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In his article "To Build a Fire" a Physical Fiction and Metaphysical Critics Charles E. May comments and disagrees with a statement that "To Build a Fire" is "a masterpiece of a short fiction"(20). Literary critics claimed that London used many metaphors in this work such as "sun-fire-life" or "cold-darkness-depression-death"(20), but May argues that this story should be read and interpreted literally and does not contain deep, dual or metaphorical meaning. He says: "For Jack London, and consequently for the reader, the man in the story is simply a living body, the cold is simply a physical fact"(22). What is more article's author strongly disagrees with the critic, who compares the theme of the story to a theme of a classical tragedy. May sarcastically states that the only visible similarity in terms of theme would be the issue of protagonist's death(22).
I think that "To Build a Fire" story relates to many issues hidden behind a superficial plot. The story takes place in a very severe winter; the man under appreciates the dangers of nature forces and struggles to return to camp. He is warned about possible dangers, but he is also too pride and too self-confident to take the advice into consideration. The protagonist is accompanied by a dog. The man tries to survive, but forces of nature are stronger and he dies.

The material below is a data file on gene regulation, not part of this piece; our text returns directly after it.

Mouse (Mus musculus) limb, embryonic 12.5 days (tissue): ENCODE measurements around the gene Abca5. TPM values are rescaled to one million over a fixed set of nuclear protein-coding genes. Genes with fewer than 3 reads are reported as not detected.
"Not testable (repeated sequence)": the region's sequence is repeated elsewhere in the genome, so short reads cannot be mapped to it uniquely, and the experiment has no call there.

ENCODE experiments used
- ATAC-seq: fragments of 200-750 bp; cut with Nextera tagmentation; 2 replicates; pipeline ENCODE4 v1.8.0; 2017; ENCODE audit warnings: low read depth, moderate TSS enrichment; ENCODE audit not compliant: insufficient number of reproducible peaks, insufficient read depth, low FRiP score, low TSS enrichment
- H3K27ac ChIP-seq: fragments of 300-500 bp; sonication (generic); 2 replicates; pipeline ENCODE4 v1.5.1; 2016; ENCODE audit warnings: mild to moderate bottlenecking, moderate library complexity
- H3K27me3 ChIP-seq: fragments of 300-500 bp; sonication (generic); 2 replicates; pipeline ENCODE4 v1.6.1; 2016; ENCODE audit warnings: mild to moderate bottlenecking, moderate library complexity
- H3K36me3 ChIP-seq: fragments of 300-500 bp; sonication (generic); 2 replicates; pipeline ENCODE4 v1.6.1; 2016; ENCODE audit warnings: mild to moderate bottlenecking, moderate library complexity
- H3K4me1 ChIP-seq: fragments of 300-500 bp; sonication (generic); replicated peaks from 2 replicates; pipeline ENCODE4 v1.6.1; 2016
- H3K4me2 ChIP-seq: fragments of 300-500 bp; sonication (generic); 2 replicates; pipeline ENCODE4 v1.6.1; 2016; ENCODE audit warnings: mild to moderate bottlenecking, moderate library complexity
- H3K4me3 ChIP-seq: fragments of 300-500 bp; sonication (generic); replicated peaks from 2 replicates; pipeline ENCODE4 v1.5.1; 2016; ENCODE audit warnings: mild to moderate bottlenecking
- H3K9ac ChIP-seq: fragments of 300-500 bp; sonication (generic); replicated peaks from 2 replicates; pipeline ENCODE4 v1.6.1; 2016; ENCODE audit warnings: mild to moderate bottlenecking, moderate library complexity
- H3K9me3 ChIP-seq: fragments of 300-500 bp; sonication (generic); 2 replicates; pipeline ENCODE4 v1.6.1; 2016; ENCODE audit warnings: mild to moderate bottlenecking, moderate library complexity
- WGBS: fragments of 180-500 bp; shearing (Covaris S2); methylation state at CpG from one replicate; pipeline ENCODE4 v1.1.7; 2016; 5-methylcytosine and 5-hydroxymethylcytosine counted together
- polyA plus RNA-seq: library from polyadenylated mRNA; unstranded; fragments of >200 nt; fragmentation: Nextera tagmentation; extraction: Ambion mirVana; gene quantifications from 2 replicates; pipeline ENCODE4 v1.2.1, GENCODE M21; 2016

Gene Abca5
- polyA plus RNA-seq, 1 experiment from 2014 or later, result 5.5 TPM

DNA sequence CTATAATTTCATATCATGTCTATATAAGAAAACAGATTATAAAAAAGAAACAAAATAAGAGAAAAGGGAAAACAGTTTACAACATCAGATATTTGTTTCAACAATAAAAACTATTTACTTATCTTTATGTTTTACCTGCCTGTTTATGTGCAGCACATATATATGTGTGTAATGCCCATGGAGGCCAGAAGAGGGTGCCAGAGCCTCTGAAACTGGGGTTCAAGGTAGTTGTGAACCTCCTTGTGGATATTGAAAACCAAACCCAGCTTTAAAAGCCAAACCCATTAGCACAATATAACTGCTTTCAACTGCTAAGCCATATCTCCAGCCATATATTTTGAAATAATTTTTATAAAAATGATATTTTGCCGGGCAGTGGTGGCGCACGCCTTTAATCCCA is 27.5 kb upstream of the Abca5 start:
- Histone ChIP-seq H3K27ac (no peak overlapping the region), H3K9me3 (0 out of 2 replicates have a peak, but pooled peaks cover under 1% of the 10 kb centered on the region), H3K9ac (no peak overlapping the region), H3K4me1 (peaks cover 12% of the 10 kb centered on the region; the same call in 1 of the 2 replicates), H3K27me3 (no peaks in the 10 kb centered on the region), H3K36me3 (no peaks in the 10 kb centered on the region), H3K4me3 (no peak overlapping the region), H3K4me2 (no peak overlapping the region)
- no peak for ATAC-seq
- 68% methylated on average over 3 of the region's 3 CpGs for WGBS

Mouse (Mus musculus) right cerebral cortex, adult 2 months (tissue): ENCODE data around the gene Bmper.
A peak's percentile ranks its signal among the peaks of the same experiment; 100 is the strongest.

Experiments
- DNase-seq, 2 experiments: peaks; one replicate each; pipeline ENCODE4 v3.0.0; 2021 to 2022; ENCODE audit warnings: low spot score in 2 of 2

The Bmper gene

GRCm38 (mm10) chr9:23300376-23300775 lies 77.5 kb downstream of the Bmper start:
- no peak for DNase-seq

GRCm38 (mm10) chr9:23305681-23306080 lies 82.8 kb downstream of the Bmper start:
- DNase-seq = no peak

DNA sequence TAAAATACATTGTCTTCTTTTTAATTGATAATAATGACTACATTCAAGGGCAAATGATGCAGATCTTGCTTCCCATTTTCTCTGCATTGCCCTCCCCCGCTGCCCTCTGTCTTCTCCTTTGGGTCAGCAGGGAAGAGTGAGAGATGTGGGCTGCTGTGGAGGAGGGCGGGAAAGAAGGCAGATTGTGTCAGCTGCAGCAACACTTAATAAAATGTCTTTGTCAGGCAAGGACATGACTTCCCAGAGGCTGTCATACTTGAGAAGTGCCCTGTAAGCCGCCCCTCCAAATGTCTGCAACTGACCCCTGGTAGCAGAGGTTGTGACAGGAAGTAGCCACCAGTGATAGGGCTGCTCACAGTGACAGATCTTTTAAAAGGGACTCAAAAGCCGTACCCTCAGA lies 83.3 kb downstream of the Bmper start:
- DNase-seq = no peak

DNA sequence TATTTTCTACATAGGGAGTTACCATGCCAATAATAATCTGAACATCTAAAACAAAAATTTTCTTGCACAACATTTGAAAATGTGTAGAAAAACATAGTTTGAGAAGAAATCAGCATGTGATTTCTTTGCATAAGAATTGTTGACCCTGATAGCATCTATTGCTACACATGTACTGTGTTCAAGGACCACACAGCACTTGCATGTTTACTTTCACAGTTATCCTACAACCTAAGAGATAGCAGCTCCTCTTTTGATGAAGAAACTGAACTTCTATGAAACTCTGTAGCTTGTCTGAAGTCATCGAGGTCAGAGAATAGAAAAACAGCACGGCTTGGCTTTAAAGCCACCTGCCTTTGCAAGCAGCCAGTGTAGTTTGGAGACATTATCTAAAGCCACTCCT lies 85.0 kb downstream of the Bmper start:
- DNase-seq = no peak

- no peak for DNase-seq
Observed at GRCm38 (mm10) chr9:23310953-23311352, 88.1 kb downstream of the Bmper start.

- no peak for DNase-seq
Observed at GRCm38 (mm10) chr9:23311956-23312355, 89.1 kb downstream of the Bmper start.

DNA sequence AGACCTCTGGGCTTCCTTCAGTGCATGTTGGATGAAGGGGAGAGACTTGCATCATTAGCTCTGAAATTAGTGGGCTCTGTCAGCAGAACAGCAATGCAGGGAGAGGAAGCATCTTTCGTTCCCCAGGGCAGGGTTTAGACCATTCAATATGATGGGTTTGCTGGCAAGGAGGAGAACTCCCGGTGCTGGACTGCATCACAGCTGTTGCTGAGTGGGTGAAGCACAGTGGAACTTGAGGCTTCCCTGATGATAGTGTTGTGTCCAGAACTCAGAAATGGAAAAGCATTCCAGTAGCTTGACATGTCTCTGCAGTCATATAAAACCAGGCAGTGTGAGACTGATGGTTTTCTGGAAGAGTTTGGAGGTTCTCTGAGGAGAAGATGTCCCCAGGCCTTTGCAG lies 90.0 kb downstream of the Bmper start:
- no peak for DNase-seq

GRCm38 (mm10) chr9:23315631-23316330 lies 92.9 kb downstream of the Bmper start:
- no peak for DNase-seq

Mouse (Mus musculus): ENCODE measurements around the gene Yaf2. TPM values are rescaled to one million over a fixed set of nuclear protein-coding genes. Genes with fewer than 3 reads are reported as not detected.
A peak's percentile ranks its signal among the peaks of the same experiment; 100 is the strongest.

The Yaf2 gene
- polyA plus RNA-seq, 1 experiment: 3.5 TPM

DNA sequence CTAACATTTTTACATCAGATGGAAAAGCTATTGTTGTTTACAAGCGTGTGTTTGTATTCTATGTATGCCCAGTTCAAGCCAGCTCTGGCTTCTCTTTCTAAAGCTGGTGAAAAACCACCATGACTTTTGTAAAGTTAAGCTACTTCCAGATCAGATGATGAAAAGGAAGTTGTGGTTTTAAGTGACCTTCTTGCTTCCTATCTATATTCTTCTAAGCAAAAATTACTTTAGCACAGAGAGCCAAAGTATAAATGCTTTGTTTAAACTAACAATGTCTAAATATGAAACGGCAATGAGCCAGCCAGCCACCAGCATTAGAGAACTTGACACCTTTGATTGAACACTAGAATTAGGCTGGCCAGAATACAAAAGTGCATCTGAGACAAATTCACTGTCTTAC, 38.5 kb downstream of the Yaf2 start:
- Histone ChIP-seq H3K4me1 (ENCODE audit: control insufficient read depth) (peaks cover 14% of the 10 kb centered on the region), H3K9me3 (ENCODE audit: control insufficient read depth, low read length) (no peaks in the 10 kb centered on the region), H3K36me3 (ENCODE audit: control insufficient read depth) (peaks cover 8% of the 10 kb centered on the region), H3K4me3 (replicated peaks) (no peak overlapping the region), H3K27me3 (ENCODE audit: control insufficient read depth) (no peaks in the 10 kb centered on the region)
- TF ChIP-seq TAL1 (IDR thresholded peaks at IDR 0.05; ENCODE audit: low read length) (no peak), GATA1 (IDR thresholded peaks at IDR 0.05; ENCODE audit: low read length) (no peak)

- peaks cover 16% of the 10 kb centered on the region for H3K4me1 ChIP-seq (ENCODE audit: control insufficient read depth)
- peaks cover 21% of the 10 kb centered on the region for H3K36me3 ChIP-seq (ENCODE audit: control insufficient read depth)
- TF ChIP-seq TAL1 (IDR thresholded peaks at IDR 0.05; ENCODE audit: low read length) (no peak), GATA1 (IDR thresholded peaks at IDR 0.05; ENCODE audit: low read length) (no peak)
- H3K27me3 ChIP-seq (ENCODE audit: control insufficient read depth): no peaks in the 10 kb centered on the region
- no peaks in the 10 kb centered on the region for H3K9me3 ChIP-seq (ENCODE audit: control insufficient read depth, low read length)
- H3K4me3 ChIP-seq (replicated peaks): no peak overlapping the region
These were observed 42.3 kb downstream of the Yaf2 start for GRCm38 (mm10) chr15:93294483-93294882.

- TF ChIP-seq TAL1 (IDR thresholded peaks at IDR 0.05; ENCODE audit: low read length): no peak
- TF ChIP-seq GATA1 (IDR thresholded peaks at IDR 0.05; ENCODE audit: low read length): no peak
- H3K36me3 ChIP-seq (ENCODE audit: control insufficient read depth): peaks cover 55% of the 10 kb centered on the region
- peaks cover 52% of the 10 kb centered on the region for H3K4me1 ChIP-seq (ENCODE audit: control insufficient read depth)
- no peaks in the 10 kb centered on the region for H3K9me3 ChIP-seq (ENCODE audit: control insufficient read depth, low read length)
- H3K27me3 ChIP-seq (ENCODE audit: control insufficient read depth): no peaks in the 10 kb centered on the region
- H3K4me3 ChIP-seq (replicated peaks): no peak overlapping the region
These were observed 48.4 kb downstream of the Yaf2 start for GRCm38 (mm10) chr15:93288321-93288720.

The interpretation of the story, however, reveals real "treasures": problem of loneliness, deadly fear, acceptance, understanding, issue of time, and a scary silence. The protagonist seems to be a very independent and strong person, he rather listens to himself first. He planned his way back home, and regardless to weather condition he realizes his plans and sets off. During this trip he starts to realize that it may be too cold, initially tries to set up a fire, but it is not enough to survive. He is scared, and has a feeling of a coming death.
In some ways he is similar to a contemporary person, who never has enough time for anything. The protagonist rushes to get home, to realize his own plans, to go forward, then on a deserted land he suddenly finds time, too much time to think, and to feel. It was a very uncomfortable feeling to be aware of his own death; he is able to predict what will happen. At first, he tries to escape and safely find camp, but afterwards he learns it is impossible, and accepts his fate.
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"'TO BUILD A FIRE': PHYSICAL FICTION AND METAPHYSICAL CRITICS."Studies in Short Fiction Winter78: 15_ EBSCO Host Research Databases_ 10 Feb 2004. GALILEO